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Look out for more coverage of
Coraline in our magazines

THE MOVIE: Coraline

THE STARS:
Dakota Fanning • Teri Hatcher • Jennifer Saunders • Dawn French • Ian McShane • John Hodgman
DIRECTOR: Henry Selick

THE CONCEPT:
Coraline (Fanning) is a feisty 11-year-old who has just relocated with her parents (Hatcher, Hodgman) to Oregon. Lonely and ignored by her busy parents, Coraline discovers a secret door in the house which takes her to an alternate version of her life where the adults, including her Other Mother (Hatcher) welcome her. But when the Other Mother schemes to keep her there, Coraline must muster all her resourcefulness and bravery to get back home and save her real family.

U.S. RELEASE: February 6 2009, Nationwide • Rated: PG

THE COMMENTS:

NEIL GAIMAN (author):
“[The idea] for Coraline began about 1989, 1990. My daughter Holly would come home from kindergarten, she was about 5 years old, and she would climb on my lap, because I would be in my office writing, and she would dictate stories and they were terrifying. They’d be about little girls coming home and finding out the evil witches were now impersonating their mothers. Normally the girls would then get locked in cellars and they would have to escape and try and find their real mother with the witches coming after them. I thought I’d go and find her some stories like that to read to her, and nobody seemed to be writing any, so I thought I’d write her one. I started writing Coraline, which was a name that I took from a typo. I’d been writing a letter to a friend called Caroline and I transposed. I went, ‘Coraline, I like that.’”

HENRY SELICK:
Henry Selick “When I first read the manuscript, I was struck by the juxtaposition of worlds; the one we all live in, and the one where the grass is always greener. This is something that everyone can relate to. Like Stephen King, Neil sets fantasy in modern times, in our own lives. He splits open ordinary existence and finds magic.”

DAKOTA FANNING on doing the voice for Coraline:
Dakota Fanning“It’s so hard, because look at me right now, I’m using my body and my hands to describe what I’m trying to say, and you don’t have any of that. You have to solely rely on your voice to get across the emotions that you’re feeling. I think that’s the biggest challenge that you take on when you do an animated movie. They did videotape me while I was doing it , and even my mom was like, ‘It looks just like you when you talk.’ Even people who don’t know me think that Coraline looks just like me, so they obviously did a great job.”

TERI HATCHER on playing both the Mother and the Other Mother:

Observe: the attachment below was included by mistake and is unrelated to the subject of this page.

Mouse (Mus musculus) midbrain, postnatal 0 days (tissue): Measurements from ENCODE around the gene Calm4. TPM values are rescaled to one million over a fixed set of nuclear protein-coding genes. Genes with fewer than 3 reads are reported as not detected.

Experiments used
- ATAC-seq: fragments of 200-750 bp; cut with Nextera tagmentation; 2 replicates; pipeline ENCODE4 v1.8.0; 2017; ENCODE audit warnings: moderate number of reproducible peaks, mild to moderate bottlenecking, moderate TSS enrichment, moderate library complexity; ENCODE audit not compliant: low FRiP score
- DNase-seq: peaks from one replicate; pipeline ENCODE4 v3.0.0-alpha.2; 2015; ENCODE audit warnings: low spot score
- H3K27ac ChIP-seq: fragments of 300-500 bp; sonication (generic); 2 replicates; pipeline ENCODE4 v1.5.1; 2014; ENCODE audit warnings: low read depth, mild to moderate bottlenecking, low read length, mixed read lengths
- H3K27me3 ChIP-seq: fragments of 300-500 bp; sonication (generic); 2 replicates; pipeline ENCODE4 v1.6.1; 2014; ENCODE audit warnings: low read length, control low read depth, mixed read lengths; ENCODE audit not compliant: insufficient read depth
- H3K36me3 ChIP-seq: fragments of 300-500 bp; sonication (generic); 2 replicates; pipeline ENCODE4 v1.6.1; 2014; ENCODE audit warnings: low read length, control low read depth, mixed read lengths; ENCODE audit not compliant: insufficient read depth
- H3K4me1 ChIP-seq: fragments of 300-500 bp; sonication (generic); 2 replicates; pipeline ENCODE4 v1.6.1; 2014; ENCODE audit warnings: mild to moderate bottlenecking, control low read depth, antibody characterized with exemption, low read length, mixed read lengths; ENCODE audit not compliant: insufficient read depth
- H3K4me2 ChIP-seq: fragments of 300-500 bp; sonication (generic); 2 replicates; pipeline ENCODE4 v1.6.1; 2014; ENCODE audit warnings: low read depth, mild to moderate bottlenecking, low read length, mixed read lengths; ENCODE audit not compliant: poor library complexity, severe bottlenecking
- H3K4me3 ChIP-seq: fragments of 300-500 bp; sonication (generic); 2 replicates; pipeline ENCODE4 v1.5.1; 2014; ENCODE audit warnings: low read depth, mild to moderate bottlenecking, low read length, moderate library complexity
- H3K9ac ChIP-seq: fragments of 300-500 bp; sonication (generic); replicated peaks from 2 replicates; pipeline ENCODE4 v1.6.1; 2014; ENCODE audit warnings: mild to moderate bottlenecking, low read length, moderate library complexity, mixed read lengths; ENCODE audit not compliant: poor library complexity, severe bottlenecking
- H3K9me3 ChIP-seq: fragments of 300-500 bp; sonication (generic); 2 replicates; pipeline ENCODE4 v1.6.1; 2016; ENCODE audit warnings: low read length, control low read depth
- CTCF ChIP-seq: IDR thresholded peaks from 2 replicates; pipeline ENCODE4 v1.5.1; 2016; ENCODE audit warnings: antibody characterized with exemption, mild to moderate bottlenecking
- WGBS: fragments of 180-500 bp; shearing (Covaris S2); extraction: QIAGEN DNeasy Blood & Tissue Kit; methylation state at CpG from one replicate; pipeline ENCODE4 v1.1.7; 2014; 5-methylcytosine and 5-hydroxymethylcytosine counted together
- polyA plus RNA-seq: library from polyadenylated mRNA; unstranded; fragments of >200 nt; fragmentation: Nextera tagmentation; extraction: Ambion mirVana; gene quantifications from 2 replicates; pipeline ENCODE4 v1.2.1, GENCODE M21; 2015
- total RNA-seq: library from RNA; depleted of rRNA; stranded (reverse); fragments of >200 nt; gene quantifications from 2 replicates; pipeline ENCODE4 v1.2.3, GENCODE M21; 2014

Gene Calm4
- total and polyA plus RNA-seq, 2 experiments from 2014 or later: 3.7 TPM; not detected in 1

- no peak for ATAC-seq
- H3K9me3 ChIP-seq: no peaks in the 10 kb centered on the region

Teri Hatcher“There are actually three characters, the real mother, the other mother and the evil mother. This is my first animated movie, I’ve always wanted to be in one, but I never dreamed that I would be in this level of artistry. I’ve always been a huge fan of Henry’s and Neil Gaiman’s. And on top of it all, I got to play these three different levels of people. Interestingly enough, I think when you go in to do your first animated movie, you imagine you’re going to pull out every accent you’ve ever worked on as a child. But Henry really wanted the voices behind the beautiful, imaginative [animation] to be seamlessly real, even to the point where you didn’t go, ‘Oh, I hear Dakota Fanning,’ or, ‘I hear Teri Hatcher.’ So it ended up being similar to what I would do with any acting job.”

SELICK:
“Coraline is very appealing to me, and I hope that she will be very appealing to children seeing the movie for a variety of reasons. She’s brave and imaginative and has got an overwhelming curiosity; if she sees something interesting, then she has to know about it. I loved that her ‘grass is always greener’ scenario turns out to be scary. When Coraline, an ordinary girl, faces real evil and triumphs, it really means something, as Neil has said.”

GAIMAN on the movie being in 3-D:
“The 3-D part came in because Henry had been talking for years to me about ways that he wanted to try and distinguish the other world from the regular world, and I got worried at the point where he kept talking initially about CGI. He said, ‘We’ll do half of it stop-motion and half of it in CGI.’ And I was like, ‘Oh God, no, don’t do that.’ Henry and 3-D go back an incredibly long way, I don’t know at what point Henry decided that actually 3-D was the way to go, but he did brilliant things.”

FANNING:
“Even though my parents haven’t been like Coraline’s parents, I think you always have those moments where you feel like you need some attention. Especially since I’m an older sibling, so there were moments when I was little where I was like, ‘You need to focus on me right now.’ You always have those moments, especially when you’re growing up and becoming the older one that should be the responsible one and you still want to be the little girl in your parents’ eyes. I think that’s what Coraline’s dealing with. Not that her parents are mean to her or don’t have time for her, they’re just trusting her to be able to entertain herself as she’s growing up.”

HATCHER on playing the evil mom:
Other Mother & Coraline“They needed me to see the movie before I started doing press for it, so I invited some of my daughter Emerson’s friends and their parents. I’m very much known as Camp Hatcher, they come to my house and build forts and bake cookies and do paintings, the sky’s the limit in imagination. And right after the movie was over, one of the kids said, ‘Well, no more sleepovers at Hatcher’s house.’ That kid has a future in comedy!”

Written by Judy Sloane. Back to top

Visit the official Coraline site
Images above © Focus Features
Feature © 2009 Visual Imagination.
Not for reproduction.

Film Review, #701, December 2008 cover

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